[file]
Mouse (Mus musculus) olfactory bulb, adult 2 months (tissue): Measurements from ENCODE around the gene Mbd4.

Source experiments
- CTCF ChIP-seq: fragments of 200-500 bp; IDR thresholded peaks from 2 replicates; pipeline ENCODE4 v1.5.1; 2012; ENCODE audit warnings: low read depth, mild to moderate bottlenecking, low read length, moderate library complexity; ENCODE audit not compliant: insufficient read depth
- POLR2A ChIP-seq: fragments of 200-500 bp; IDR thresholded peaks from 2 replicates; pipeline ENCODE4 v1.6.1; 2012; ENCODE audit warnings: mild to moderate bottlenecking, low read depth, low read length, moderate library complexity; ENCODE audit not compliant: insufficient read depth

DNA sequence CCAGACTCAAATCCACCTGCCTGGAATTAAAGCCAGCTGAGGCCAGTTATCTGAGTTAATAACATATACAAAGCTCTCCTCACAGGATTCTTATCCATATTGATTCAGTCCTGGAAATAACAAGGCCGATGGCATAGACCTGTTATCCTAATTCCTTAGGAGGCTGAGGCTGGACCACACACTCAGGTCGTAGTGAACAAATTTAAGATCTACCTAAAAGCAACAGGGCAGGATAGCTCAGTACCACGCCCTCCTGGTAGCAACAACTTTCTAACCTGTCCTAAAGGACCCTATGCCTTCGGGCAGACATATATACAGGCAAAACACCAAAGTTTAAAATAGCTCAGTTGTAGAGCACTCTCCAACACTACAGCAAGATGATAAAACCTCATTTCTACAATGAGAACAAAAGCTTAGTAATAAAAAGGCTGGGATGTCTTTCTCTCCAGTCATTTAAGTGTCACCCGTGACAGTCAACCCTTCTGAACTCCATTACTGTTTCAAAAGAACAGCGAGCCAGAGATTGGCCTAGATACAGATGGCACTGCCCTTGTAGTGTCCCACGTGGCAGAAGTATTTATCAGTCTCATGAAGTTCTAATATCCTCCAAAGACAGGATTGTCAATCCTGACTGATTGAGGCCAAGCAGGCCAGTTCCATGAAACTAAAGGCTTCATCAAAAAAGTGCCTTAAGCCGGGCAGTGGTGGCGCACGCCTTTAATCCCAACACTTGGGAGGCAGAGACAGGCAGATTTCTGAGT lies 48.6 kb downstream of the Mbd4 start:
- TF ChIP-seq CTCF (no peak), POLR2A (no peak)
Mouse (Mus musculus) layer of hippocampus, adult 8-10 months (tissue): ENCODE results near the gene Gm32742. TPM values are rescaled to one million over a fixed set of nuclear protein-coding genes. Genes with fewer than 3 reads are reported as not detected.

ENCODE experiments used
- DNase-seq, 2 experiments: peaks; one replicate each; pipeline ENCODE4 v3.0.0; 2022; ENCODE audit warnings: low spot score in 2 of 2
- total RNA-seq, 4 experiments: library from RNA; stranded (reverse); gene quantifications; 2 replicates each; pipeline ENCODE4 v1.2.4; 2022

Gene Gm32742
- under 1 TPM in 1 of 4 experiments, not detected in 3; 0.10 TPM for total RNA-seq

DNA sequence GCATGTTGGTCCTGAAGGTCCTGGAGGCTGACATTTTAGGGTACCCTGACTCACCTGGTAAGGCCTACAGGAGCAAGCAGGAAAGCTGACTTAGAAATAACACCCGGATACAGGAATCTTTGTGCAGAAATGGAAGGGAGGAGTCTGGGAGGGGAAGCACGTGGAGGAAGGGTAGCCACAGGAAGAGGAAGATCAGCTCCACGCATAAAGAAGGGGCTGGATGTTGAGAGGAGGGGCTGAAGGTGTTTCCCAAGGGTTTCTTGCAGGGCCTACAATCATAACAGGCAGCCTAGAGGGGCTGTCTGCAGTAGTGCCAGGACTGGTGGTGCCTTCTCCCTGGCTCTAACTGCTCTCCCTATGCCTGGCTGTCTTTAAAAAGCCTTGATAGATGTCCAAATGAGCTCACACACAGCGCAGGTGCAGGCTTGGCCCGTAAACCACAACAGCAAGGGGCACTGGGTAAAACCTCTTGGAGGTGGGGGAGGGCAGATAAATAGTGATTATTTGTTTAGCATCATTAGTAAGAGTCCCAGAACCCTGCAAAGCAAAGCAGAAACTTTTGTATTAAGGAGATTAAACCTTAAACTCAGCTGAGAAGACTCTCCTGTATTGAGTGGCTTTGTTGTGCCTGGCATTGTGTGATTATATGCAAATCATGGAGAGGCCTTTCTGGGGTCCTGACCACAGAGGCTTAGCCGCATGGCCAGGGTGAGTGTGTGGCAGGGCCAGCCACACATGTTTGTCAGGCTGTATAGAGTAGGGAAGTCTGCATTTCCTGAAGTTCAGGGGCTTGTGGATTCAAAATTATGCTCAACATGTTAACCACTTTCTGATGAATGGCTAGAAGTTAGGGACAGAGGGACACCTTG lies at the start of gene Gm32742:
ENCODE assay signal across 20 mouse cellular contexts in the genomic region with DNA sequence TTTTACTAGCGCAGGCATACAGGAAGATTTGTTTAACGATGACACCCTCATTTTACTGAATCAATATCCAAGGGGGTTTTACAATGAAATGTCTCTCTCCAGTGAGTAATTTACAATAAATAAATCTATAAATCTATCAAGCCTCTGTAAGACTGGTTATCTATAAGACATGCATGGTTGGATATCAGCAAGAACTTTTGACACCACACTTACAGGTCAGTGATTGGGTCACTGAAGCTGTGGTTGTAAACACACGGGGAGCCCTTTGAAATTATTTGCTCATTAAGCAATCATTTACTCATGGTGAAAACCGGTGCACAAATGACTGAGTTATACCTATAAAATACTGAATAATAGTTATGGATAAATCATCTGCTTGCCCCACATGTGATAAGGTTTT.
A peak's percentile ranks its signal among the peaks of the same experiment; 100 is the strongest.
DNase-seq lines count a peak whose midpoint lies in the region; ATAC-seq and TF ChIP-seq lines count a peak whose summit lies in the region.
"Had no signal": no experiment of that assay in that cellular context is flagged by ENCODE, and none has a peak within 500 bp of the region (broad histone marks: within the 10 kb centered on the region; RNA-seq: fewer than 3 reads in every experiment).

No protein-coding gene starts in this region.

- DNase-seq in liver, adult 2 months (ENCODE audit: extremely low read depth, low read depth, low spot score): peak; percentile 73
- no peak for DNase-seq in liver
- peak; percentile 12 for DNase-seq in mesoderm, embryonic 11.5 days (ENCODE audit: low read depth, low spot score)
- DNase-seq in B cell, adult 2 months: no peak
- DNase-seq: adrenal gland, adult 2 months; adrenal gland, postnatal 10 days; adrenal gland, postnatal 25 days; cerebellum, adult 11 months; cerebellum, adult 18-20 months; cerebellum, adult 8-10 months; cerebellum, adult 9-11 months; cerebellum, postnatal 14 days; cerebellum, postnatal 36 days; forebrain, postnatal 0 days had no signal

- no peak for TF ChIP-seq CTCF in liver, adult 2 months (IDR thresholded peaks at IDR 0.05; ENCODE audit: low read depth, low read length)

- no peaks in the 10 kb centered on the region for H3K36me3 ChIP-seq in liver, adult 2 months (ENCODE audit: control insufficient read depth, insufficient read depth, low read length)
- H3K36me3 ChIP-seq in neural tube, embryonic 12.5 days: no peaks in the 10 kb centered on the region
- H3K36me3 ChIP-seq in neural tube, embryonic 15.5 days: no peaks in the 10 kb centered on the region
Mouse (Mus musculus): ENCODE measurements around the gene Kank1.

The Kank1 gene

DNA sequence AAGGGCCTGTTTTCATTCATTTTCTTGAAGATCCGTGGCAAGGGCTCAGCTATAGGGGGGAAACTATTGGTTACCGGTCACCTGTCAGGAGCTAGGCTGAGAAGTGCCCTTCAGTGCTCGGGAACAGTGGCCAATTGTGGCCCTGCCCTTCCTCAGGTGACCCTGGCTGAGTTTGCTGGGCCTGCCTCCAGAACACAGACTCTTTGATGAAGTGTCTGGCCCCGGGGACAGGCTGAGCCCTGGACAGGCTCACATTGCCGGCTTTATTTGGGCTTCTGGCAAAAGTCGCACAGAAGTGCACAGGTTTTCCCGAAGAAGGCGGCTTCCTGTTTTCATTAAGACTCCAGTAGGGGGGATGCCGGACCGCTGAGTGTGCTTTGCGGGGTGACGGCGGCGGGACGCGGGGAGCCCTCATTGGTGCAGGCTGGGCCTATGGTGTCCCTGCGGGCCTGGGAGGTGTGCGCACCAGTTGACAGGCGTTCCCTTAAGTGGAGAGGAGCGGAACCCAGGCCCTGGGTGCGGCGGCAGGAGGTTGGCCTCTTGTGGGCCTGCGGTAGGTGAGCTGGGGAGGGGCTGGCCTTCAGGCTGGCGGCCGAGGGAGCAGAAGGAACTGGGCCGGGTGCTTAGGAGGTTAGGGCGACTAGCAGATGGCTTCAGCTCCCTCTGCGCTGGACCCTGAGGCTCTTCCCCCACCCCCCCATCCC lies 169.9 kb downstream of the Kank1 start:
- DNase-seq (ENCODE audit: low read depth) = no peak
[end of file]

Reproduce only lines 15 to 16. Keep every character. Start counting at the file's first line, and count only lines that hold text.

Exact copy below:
A peak's percentile ranks its signal among the peaks of the same experiment; 100 is the strongest.
DNase-seq lines count a peak whose midpoint lies in the region; ATAC-seq and TF ChIP-seq lines count a peak whose summit lies in the region.